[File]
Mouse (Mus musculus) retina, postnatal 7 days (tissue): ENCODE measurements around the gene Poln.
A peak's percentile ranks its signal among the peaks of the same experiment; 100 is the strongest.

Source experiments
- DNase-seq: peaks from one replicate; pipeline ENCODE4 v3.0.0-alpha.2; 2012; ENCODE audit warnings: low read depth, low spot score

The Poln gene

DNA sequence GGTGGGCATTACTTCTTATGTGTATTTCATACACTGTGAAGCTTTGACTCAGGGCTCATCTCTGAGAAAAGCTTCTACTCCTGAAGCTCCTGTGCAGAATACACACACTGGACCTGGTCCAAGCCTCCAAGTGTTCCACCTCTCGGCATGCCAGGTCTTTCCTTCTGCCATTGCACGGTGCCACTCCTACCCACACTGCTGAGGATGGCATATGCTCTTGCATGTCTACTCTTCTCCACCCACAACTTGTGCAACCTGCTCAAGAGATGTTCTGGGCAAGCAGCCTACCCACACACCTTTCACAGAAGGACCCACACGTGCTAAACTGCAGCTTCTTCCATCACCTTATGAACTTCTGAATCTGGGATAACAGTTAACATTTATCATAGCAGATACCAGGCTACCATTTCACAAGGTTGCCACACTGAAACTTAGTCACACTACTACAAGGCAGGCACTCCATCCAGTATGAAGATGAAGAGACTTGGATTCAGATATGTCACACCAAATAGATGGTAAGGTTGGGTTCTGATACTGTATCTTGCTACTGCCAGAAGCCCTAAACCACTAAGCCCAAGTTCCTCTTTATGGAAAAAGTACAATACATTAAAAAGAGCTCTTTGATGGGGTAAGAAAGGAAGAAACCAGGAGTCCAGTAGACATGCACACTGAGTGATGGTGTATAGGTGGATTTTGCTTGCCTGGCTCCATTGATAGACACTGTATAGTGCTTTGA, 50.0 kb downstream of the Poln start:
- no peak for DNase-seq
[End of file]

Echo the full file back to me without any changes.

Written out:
Mouse (Mus musculus) retina, postnatal 7 days (tissue): ENCODE measurements around the gene Poln.
A peak's percentile ranks its signal among the peaks of the same experiment; 100 is the strongest.

Source experiments
- DNase-seq: peaks from one replicate; pipeline ENCODE4 v3.0.0-alpha.2; 2012; ENCODE audit warnings: low read depth, low spot score

The Poln gene

DNA sequence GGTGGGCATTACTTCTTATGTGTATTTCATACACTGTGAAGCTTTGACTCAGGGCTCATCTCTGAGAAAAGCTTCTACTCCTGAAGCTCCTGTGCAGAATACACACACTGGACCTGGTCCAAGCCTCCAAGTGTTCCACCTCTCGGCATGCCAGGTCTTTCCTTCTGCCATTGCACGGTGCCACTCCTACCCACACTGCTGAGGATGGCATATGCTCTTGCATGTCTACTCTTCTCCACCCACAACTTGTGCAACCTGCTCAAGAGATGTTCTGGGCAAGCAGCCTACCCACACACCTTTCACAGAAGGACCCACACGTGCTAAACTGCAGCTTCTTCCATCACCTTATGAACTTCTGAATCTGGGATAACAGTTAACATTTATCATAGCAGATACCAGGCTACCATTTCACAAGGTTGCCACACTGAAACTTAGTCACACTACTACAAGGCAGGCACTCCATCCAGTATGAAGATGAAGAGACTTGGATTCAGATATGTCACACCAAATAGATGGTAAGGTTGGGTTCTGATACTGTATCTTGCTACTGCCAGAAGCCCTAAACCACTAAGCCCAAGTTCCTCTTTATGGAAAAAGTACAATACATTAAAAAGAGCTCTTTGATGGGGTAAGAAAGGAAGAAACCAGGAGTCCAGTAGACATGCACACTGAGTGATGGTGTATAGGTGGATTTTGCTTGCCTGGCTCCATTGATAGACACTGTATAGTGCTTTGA, 50.0 kb downstream of the Poln start:
- no peak for DNase-seq